### Why Prefer Inference Over Prediction?

Put simply: the goal of science is to leverage prior knowledge, not merely to forecast the future (a task well suited to engineering problems), but to answer “why,” questions, and to facilitate the discovery of mechanisms and principles of operation. Bzdok and Ioannidis (2019) discuss why inference should be prioritized over prediction for building a reproducible and expandable body of knowledge. We argue that this priority should be especially respected for clinical neuroscience.

It is important to note that modeling is, and should be, beyond prediction (Epstein, 2008). Not only does explicit modeling allow for explanation (which is the main point of science), but it also directs experiments and allows for the generation of new scientific questions.

In this paper, we demonstrate why focusing on the multi-scale dynamics of the brain is essential for biologically plausible and explainable results. For this goal, we review a large spectrum of computational models for reconstructing neural dynamics developed by diverse scientific fields, such as biological neuroscience (biological models), physics, and applied mathematics (phenomenological models), as well as statistics and computer science (data-driven models). On this path, it is crucial to consider the uniqueness of neural dynamics and the shortcomings of data collection. Neural dynamics are different from other forms of physical time series. In general, neural ensembles diverge from many canonical examples of dynamical systems in the following ways:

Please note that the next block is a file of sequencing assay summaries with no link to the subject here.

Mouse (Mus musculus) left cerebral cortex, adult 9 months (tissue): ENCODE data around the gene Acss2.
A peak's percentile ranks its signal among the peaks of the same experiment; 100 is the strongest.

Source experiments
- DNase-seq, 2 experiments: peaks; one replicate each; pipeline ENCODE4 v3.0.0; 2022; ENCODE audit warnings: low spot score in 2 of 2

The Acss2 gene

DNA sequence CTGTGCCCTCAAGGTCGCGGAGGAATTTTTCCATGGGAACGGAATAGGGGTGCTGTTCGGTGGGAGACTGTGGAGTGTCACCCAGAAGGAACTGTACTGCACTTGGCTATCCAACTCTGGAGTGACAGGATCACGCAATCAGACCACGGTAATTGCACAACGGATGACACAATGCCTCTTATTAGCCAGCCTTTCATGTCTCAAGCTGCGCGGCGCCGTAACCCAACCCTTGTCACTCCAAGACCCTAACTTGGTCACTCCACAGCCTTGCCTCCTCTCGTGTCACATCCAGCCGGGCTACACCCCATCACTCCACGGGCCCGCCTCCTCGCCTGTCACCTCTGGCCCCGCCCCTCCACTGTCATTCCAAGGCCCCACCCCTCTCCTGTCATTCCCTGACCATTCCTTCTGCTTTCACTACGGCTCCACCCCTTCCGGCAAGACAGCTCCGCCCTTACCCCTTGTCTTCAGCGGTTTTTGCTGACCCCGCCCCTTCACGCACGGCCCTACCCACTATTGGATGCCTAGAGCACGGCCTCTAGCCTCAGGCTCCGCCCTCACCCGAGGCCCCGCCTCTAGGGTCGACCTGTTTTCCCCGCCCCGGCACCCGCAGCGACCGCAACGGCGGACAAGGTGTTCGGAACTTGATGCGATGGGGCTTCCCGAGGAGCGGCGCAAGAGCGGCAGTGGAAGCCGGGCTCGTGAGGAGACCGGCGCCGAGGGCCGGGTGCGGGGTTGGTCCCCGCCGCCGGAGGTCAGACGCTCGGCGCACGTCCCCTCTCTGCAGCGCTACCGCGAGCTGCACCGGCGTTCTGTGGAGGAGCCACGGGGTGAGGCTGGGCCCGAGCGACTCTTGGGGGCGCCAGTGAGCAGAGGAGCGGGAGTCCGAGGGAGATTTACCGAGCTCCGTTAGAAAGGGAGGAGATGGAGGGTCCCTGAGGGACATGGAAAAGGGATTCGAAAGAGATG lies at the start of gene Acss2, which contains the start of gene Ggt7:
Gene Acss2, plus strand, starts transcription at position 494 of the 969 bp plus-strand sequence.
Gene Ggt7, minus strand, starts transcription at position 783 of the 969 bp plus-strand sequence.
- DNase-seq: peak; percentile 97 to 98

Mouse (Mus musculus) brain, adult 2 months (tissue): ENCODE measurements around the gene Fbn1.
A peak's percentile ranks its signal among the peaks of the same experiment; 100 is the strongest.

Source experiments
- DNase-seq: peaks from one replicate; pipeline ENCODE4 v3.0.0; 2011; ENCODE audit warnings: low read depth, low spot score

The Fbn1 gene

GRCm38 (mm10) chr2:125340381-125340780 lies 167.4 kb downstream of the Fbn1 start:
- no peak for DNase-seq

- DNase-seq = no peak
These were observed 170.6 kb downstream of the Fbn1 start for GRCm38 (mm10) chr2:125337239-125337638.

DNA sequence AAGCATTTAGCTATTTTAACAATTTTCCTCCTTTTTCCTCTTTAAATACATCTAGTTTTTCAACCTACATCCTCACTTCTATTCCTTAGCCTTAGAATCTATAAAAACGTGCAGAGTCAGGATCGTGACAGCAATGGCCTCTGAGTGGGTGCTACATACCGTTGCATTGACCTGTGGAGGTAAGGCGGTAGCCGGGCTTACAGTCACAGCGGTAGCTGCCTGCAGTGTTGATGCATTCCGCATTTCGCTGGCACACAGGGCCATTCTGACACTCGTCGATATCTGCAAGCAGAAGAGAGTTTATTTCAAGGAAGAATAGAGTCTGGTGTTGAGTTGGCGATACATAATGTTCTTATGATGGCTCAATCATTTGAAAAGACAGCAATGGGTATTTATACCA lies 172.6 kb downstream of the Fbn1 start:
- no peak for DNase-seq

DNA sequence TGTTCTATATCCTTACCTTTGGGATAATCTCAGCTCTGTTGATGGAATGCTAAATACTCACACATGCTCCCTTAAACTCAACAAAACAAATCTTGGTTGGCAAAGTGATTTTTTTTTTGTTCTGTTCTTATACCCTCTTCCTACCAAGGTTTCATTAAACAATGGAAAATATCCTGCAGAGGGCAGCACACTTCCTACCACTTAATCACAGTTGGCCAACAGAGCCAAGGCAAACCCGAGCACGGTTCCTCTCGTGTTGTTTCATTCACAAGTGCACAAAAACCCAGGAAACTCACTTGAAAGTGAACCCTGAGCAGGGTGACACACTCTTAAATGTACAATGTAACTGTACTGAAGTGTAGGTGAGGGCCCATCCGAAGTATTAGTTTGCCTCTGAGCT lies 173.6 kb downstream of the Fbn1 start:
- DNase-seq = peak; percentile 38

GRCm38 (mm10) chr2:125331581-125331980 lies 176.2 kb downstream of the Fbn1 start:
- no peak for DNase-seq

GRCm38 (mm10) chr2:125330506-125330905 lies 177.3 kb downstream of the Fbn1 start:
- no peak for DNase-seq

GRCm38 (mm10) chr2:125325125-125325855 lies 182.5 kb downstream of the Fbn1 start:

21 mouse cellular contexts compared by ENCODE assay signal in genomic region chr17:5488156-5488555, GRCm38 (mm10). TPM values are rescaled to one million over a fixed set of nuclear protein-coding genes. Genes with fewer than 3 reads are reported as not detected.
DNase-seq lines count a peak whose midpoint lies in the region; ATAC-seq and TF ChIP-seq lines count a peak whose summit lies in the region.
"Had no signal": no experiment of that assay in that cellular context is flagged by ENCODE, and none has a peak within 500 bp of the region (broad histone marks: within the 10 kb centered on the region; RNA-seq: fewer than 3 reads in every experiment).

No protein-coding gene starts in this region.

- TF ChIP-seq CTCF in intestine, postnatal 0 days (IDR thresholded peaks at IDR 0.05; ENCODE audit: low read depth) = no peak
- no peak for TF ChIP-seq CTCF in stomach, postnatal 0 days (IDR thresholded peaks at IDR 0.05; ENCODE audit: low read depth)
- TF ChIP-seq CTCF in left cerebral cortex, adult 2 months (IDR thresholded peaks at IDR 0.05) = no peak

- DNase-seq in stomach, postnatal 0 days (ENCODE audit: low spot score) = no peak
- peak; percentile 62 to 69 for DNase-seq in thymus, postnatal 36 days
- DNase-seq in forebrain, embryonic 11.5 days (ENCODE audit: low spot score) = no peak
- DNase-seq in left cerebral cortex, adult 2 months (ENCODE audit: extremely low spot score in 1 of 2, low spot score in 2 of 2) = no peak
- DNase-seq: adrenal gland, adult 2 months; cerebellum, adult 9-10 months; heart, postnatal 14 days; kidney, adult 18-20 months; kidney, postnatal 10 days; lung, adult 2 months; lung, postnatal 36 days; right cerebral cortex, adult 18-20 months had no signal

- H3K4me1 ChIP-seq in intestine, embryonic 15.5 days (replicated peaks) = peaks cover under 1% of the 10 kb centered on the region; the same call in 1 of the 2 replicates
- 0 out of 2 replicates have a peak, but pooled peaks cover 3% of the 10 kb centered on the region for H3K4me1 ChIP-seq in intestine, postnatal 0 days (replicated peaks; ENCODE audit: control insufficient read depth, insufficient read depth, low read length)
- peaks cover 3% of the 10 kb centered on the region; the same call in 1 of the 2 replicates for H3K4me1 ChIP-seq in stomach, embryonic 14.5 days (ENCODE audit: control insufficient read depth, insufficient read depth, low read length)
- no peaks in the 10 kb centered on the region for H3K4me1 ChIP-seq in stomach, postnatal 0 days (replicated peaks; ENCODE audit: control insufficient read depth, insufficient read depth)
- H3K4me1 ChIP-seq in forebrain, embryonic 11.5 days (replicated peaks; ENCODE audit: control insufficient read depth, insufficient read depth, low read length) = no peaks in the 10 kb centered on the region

### Neural Dynamics Is Different

A neural ensemble is distinctive from the general notion of the dynamical system:

• Unlike chemical oscillations and power grids, the nervous system is a product of biological evolution, which makes it special regarding complexity and organization.

• Like many biophysical systems, it is highly dissipative and functions in non-equilibrium regimes (at least while working as a living organ).

• Although the brain exhibits continuous neuromodulation, the anatomical structure of the brain is encoded in the genome, hence it is essentially determined (Rabinovich et al., 2006).

• There are meaningful similarities in brain activity across species. This is especially good news because, unlike humans, neural properties of less-complicated species are well-characterized (White et al., 1986).

These characteristics help narrow down the search for useful models.

### Neural Data Is Different